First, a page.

Below is a reflection of Cardinal Donald Wuerl, Archbishop of Washington, entitled ‘Making Moral Choices.’ Published on November 3rd, it is from Cardinal Wuerl’s blog:
Every waking hour of our lives, we are constantly making decisions about what we do. In making moral choices, we are guided by our conscience, that inner voice of the Spirit that keeps reminding us to do good even though there may be enticing reasons to do otherwise. This includes the decisions we make participating in public affairs. Furthermore, in determining whether a given personal action is itself morally good, we need to consider the goodness or lack thereof in: (a) the objective act, that is, what we actually do, (b) the subjective goal or our intention, and (c) the surrounding circumstances and consequences of a possible action (CCC 1750).
The first thing to consider is what out of a variety of options we are choosing to do. We choose this rather than that. This is “the primary and decisive element for moral judgment,” teaches Saint John Paul II, “which establishes whether [the act] is capable of being ordered to the good and to the ultimate end, which is God” (Veritatis Splendor, 79). What we actually do should always be directed toward what is truly right and away from what is wrong.
We must not only do the good, we must have the will and intention of choosing the right thing. The reason we are doing it must be good. However, sincere good intentions cannot turn what is wrong into something good. Rather, the objective moral order exists independently of the power even of our free will.
The third element in making moral choices brings us to the circumstances. Here perhaps more than anywhere else, examples are presented with such emotional force that moral reasoning can be subverted. Like subjective intentions, the circumstances, including the consequences, are secondary elements of a moral act. They can lessen the gravity of an evil act or mitigate a person’s responsibility, such as when acting under coercion or ignorance, but circumstances “of themselves cannot change the moral quality of acts themselves; they can make neither good nor right an action that is in itself evil” (CCC 1735, 1754; Veritatis Splendor, 77).
Part of this proper formation of conscious includes, as Pope Francis reminds us, presenting the teaching of the Church in its fullness and without compromise (cf. AL, no. 307) though in language which is welcoming rather than defensive or one-sided (cf. AL, nos. 36, 38). But a key part of discernment is the formation of conscious. The Holy Father insists that the Church’s pastors must “make room for the consciences of the faithful, who very often respond as best they can to the Gospel amid their limitations, and are capable of carrying out their own discernment in complex situations. We have been called to form consciences, not to replace them” (AL, no. 37).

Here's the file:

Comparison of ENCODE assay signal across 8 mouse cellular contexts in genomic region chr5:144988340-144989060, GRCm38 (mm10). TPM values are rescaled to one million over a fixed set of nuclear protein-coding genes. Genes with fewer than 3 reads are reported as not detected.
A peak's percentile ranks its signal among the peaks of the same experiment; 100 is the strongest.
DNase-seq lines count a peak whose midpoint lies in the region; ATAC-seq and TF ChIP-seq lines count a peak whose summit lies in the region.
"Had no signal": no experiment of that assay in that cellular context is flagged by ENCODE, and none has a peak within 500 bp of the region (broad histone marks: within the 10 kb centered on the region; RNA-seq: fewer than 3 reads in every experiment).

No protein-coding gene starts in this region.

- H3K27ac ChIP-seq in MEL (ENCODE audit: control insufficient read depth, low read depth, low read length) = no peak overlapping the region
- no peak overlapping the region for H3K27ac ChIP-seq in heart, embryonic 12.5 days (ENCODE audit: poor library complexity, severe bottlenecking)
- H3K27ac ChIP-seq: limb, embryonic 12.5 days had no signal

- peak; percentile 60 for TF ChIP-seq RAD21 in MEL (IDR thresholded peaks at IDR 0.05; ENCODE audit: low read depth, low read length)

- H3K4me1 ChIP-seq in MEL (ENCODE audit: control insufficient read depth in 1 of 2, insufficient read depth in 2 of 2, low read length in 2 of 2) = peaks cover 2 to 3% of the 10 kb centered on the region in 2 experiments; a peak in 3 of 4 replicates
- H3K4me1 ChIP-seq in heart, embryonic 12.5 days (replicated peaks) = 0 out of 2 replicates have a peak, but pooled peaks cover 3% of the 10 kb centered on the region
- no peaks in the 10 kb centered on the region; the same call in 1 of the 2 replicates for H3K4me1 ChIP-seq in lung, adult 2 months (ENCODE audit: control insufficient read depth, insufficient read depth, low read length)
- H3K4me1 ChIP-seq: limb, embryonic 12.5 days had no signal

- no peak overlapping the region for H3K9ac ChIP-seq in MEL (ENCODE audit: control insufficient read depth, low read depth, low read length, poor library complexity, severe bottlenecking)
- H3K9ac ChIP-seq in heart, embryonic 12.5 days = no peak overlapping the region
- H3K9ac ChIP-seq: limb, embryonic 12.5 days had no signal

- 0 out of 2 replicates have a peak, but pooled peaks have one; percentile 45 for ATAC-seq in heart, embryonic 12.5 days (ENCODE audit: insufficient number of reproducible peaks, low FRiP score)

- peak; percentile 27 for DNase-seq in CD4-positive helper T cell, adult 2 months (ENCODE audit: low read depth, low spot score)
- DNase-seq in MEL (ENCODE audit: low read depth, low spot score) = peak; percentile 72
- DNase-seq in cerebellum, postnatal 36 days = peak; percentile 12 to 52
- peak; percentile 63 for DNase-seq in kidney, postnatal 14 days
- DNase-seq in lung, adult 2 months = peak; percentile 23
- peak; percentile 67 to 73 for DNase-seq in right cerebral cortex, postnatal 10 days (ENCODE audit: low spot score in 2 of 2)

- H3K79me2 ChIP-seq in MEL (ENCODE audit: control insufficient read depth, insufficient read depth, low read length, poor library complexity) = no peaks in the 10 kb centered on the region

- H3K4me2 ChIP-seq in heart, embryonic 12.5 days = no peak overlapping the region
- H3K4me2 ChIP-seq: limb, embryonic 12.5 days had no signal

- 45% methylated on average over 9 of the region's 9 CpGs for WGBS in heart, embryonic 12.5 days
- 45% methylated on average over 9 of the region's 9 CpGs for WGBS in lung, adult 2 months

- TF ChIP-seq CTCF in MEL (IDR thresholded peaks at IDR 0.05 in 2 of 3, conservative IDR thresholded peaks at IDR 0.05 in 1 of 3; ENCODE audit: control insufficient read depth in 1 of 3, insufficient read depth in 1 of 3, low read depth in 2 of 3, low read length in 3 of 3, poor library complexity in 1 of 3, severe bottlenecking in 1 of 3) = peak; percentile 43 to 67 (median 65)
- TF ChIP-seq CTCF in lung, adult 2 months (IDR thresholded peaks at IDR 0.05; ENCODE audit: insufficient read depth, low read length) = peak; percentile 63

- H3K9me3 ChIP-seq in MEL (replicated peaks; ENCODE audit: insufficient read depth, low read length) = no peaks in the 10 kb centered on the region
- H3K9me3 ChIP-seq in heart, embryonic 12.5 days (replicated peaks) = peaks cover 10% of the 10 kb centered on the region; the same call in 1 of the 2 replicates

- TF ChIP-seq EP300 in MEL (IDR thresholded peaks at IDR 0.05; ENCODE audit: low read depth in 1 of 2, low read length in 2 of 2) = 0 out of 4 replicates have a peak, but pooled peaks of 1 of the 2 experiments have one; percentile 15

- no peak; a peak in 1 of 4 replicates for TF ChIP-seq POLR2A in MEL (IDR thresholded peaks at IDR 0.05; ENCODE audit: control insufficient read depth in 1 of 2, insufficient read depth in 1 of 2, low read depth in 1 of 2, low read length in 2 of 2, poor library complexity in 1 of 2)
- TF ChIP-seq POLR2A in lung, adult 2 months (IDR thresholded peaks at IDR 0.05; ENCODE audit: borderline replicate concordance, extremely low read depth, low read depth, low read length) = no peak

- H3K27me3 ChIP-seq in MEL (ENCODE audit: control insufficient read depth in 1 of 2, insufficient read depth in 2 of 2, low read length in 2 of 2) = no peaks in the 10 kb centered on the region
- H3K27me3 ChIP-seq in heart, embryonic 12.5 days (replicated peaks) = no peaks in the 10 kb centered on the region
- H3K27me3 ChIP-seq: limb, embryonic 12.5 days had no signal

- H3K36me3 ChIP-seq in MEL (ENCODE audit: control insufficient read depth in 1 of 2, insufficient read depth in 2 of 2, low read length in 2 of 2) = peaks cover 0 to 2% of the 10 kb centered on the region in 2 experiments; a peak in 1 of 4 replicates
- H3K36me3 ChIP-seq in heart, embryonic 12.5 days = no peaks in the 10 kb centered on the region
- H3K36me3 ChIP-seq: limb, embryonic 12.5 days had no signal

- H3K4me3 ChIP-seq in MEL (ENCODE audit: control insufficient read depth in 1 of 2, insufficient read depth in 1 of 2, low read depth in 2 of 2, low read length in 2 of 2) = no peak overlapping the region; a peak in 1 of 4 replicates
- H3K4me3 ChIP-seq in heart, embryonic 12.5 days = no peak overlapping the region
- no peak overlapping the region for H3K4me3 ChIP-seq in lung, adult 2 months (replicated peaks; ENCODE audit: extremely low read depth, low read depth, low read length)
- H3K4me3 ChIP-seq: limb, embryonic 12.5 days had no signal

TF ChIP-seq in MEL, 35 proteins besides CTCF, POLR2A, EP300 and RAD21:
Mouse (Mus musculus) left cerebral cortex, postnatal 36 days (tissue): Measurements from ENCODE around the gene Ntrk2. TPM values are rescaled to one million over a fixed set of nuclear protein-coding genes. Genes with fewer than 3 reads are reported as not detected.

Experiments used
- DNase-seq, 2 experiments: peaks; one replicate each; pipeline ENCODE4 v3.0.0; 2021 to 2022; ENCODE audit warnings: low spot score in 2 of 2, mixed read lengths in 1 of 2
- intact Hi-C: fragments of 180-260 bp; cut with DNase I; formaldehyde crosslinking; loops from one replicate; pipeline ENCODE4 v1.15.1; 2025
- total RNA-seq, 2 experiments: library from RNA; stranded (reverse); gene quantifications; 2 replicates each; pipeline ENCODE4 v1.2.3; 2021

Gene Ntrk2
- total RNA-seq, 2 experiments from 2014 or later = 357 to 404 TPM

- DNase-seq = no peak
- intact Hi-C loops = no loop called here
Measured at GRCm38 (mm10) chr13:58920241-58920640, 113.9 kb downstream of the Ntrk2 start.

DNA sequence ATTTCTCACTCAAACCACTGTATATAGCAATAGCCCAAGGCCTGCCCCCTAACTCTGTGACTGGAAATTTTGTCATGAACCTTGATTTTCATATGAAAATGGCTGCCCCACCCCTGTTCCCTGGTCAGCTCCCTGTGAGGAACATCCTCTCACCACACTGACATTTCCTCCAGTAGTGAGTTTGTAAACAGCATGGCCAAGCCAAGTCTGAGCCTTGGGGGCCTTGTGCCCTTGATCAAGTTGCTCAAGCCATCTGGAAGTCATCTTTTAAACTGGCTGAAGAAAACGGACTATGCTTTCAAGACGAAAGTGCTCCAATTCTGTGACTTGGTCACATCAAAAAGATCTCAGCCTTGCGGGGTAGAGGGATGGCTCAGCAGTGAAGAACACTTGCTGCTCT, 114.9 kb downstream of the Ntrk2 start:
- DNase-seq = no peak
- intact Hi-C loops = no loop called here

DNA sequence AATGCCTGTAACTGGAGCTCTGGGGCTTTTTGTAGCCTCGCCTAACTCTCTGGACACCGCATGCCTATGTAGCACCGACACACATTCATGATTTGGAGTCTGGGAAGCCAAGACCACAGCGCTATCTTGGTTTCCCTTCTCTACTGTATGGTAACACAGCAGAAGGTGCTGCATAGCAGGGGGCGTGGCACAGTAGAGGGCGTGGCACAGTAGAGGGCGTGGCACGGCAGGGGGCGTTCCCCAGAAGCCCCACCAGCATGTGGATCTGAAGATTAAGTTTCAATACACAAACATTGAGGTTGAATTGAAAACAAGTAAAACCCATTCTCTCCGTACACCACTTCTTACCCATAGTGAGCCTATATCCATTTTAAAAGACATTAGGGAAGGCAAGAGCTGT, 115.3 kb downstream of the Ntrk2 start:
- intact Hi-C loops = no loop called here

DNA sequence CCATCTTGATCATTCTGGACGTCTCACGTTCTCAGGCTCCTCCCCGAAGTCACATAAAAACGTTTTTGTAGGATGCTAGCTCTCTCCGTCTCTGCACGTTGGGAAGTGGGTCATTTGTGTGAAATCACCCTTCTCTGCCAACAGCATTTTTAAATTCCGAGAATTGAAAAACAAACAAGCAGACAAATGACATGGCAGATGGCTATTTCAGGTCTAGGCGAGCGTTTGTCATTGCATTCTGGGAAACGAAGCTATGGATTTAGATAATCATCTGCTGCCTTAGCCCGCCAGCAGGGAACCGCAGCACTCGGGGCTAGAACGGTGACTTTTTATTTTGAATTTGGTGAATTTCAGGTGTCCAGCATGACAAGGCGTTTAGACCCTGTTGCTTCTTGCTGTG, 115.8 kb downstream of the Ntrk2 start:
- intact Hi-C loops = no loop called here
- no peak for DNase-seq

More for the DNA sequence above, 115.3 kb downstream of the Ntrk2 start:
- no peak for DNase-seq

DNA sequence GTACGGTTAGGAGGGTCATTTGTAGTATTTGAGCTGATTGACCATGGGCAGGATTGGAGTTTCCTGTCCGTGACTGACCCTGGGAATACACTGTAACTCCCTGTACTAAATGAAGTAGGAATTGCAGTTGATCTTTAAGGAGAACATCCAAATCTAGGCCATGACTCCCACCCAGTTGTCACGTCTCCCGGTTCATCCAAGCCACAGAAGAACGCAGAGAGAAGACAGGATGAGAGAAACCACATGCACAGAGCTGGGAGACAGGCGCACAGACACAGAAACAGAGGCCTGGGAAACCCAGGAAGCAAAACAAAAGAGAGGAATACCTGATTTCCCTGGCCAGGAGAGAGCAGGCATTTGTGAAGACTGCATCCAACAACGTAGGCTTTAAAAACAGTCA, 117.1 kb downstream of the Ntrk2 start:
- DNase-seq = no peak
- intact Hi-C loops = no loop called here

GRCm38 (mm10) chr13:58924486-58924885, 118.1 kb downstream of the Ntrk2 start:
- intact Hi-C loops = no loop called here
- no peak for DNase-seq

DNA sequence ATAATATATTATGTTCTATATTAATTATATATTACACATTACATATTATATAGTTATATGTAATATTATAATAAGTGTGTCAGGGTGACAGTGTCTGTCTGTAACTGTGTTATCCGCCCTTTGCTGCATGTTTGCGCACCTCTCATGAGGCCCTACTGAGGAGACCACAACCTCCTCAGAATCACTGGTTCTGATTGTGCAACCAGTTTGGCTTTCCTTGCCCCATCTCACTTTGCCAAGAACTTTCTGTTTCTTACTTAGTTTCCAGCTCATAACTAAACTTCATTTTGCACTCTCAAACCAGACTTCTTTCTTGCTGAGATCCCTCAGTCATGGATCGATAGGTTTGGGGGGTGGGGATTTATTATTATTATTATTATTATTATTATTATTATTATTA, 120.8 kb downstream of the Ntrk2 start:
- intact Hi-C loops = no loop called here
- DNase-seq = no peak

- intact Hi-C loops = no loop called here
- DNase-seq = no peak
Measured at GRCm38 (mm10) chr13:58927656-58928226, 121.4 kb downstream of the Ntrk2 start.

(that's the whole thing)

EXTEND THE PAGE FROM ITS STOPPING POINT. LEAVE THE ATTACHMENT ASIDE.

Sometimes it can happen that it appears that every choice is morally problematic, that evil cannot be completely avoided. When stuck in this way “between a rock and a hard place,” we may be subject to “the art of the possible,” where all we can really do is seek to avoid or minimize the greater harm, and good and justice are achieved only partially.
For example, the U.S. bishops have noted that a conscientious voter faces a dilemma when all of the candidates hold a position that “promotes an intrinsically evil act.” In that situation, the voter exercising prudential judgment “may decide to take the extraordinary step of not voting for any candidate or, after careful deliberation, may decide to vote for the candidate deemed less likely to advance such a morally flawed position and more likely to pursue other authentic human goods” (Forming Consciences for Faithful Citizenship, 36).
We also have guidance from Saint John Paul who in the context of a legislator considering abortion laws said that one may licitly choose acts “aimed at limiting the harm done” and “lessening its negative consequences.” He explained that “this does not in fact represent an illicit cooperation with an unjust law, but rather a legitimate and proper attempt to limit its evil aspects” (Evangelium Vitae, 73).
Pope Francis also recalls for us that pastoral dialogue and accompaniment nurture the development of conscience. So, too, the expression of a level of support or confirmation for the judgment that the individual is making about the state of his soul or her soul is an aspect of pastoral ministry. However, the judgment of conscience is the act of the individual and is the basis for his or her accountability before God.
Life is certainly complex. Moral decisions can be difficult. But we need not fear, because we have a sure guide in making moral choices. Christ in his Church reveals to us the way. We also have the gifts of the Spirit to guide us and give us strength to do what we ought to do, to do good and avoid evil. In this way, we answer the call to holiness and help make the world a better place.
This is a revised version of a post that was originally published on March 4, 2016.
On the NET:
To the original post on Cardinal Wuerl’s blog: http://cardinalsblog.adw.org/